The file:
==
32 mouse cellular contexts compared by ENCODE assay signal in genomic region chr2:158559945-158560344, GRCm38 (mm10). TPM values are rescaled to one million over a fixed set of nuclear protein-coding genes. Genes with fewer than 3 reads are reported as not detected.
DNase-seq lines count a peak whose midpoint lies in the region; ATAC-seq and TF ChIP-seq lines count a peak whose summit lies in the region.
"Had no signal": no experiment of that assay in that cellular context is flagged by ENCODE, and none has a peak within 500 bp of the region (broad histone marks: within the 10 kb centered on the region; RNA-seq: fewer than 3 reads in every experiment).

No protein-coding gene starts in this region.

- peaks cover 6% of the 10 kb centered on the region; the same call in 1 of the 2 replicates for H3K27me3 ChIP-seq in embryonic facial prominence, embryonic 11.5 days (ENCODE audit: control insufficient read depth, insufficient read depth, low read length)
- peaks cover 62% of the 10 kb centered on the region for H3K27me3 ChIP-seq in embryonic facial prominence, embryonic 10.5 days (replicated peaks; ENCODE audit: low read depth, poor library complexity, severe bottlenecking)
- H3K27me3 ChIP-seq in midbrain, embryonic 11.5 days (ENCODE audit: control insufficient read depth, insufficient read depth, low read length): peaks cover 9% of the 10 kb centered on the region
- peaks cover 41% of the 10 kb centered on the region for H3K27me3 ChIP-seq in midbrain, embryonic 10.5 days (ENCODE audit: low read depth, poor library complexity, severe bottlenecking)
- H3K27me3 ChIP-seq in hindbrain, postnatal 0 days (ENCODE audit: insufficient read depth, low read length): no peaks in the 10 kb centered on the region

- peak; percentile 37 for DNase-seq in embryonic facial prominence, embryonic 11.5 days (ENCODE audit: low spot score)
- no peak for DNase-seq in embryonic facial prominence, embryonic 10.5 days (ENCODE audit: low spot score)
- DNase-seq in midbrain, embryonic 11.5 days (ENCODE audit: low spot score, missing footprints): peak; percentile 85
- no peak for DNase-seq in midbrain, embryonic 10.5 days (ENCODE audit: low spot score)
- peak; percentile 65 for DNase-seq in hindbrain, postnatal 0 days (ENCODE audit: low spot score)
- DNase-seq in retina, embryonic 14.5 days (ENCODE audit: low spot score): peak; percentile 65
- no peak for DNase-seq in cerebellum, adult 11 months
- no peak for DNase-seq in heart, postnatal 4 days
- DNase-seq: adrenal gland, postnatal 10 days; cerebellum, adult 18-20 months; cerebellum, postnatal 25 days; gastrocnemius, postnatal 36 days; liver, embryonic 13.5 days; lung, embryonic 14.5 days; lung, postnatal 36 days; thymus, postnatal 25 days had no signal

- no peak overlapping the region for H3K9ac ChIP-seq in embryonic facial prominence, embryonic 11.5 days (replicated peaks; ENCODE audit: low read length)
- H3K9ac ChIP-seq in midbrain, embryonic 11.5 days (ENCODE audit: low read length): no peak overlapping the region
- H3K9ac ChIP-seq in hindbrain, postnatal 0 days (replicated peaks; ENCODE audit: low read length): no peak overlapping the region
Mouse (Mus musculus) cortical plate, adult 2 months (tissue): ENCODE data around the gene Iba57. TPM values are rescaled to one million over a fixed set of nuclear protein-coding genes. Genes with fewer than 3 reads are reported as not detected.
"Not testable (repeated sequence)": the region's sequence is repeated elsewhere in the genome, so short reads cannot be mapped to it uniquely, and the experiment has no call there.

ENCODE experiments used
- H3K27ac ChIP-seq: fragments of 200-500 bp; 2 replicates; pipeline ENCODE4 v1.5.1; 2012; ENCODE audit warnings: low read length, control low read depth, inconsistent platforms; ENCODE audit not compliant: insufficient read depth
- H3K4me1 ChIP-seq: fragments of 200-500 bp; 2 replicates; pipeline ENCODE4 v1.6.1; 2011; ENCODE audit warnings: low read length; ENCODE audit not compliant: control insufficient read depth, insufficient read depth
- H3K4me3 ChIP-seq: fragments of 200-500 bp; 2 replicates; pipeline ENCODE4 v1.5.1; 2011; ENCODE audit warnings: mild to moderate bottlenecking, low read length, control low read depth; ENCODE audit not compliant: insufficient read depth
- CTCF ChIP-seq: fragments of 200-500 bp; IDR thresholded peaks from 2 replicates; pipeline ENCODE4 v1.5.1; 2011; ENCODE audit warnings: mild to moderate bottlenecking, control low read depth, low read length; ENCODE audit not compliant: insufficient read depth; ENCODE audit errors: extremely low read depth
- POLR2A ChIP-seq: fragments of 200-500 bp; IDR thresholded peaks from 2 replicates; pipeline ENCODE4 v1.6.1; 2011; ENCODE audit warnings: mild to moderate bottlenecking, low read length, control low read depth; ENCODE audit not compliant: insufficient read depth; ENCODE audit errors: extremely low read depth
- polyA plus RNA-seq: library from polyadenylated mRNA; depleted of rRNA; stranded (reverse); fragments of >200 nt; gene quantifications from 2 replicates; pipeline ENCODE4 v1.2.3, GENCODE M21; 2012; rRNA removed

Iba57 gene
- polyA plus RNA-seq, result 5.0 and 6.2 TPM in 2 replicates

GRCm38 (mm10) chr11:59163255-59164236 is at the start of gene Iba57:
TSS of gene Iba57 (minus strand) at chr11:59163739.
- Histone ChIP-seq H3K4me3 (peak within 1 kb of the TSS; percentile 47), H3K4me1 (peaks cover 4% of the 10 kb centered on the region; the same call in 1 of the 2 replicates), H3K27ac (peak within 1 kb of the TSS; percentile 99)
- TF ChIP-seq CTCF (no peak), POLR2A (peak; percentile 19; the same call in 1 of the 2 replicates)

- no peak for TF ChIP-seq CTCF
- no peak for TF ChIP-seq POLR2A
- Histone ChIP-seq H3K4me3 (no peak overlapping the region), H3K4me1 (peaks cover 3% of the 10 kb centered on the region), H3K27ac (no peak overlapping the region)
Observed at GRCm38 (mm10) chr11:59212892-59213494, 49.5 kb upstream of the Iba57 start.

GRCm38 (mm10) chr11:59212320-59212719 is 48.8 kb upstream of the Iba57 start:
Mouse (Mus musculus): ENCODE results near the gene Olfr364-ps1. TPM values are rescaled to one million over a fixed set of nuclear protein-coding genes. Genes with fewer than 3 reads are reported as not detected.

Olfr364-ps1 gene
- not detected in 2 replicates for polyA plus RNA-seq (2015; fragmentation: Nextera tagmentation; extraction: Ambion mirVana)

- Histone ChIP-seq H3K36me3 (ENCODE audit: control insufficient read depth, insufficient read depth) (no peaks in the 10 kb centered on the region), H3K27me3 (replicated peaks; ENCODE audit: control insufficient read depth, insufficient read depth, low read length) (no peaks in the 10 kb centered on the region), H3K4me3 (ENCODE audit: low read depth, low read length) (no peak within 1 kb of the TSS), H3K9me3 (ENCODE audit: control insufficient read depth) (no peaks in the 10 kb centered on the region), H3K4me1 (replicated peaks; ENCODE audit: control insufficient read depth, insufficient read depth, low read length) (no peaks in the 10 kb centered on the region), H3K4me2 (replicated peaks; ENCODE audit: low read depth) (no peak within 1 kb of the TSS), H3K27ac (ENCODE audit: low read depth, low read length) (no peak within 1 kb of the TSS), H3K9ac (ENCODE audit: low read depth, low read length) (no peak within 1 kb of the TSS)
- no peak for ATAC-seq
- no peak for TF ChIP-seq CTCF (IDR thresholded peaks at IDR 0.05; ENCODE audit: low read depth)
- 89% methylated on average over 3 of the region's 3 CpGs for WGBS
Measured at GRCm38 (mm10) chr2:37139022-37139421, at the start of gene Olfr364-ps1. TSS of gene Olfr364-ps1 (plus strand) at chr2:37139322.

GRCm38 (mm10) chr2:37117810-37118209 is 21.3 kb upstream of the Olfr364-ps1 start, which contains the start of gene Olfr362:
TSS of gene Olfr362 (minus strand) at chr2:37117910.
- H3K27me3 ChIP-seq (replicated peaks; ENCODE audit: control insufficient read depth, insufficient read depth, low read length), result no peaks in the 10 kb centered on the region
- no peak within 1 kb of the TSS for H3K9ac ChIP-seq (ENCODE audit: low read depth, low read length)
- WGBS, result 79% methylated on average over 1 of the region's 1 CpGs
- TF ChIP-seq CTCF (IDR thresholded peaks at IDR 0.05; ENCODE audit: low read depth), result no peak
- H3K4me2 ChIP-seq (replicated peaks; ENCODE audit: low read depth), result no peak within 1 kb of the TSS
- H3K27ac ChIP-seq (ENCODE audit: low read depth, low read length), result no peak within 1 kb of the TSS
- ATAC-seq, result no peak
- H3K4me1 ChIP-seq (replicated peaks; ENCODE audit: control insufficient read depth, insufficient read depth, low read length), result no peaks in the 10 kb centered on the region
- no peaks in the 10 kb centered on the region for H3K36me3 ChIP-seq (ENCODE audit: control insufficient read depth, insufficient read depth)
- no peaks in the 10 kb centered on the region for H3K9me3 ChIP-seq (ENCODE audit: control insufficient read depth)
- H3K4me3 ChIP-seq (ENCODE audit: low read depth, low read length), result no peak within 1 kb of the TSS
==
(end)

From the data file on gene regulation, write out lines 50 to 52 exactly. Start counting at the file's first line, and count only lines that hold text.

GRCm38 (mm10) chr2:37117810-37118209 is 21.3 kb upstream of the Olfr364-ps1 start, which contains the start of gene Olfr362:
TSS of gene Olfr362 (minus strand) at chr2:37117910.
- H3K27me3 ChIP-seq (replicated peaks; ENCODE audit: control insufficient read depth, insufficient read depth, low read length), result no peaks in the 10 kb centered on the region